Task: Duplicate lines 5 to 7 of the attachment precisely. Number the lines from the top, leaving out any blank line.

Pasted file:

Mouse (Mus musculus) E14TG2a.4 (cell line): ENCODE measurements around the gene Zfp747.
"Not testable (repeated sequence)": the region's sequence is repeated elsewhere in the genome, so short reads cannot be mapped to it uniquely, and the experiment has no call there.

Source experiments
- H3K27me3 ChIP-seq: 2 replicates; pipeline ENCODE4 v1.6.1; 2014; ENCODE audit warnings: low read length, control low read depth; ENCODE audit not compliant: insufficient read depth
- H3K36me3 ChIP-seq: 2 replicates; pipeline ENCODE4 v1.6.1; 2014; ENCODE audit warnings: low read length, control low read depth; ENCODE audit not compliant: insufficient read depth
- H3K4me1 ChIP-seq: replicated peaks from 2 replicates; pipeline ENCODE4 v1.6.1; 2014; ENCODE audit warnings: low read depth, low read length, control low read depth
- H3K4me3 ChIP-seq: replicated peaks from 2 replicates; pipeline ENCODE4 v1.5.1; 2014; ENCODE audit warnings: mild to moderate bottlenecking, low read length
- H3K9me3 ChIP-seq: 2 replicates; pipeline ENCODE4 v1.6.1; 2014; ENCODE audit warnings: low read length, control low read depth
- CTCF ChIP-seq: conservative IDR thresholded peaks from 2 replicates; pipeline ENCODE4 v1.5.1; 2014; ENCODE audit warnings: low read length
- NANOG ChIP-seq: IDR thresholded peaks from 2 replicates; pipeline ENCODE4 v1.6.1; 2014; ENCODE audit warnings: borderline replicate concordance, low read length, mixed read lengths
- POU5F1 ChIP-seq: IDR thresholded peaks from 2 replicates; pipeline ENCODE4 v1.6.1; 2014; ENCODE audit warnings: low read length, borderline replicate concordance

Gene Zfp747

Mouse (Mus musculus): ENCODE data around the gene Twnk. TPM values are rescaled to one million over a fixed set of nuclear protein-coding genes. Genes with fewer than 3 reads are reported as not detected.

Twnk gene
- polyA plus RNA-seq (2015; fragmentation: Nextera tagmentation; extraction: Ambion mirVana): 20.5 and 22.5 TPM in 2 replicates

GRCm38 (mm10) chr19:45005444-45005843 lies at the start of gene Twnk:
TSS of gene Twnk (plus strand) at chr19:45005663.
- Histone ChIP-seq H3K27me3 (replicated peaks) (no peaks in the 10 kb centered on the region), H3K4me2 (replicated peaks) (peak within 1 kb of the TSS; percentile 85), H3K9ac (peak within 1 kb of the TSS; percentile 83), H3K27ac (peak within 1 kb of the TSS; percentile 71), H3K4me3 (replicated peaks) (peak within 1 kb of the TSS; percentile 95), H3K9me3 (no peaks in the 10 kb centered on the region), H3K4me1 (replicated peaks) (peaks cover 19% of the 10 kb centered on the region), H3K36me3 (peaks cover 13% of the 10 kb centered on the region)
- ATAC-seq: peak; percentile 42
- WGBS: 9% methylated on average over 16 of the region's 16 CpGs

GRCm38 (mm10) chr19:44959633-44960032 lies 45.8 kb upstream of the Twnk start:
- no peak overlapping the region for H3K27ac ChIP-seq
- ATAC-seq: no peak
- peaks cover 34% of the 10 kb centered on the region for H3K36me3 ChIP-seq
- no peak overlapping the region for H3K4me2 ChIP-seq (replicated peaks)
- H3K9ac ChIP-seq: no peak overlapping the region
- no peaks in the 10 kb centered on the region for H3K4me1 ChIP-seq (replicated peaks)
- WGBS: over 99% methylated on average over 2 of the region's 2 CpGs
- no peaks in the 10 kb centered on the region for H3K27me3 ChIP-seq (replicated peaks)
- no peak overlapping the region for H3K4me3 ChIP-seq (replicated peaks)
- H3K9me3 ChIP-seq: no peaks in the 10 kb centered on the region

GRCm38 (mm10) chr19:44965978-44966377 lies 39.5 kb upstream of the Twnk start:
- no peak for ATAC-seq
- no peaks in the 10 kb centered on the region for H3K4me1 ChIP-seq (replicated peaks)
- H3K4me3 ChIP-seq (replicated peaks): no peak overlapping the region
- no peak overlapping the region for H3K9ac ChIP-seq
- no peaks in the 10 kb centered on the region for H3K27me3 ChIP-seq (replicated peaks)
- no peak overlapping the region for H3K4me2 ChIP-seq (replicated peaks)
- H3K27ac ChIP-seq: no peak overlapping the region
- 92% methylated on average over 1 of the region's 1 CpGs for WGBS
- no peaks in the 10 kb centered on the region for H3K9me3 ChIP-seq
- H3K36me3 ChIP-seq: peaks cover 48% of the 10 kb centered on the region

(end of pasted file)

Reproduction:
- H3K36me3 ChIP-seq: 2 replicates; pipeline ENCODE4 v1.6.1; 2014; ENCODE audit warnings: low read length, control low read depth; ENCODE audit not compliant: insufficient read depth
- H3K4me1 ChIP-seq: replicated peaks from 2 replicates; pipeline ENCODE4 v1.6.1; 2014; ENCODE audit warnings: low read depth, low read length, control low read depth
- H3K4me3 ChIP-seq: replicated peaks from 2 replicates; pipeline ENCODE4 v1.5.1; 2014; ENCODE audit warnings: mild to moderate bottlenecking, low read length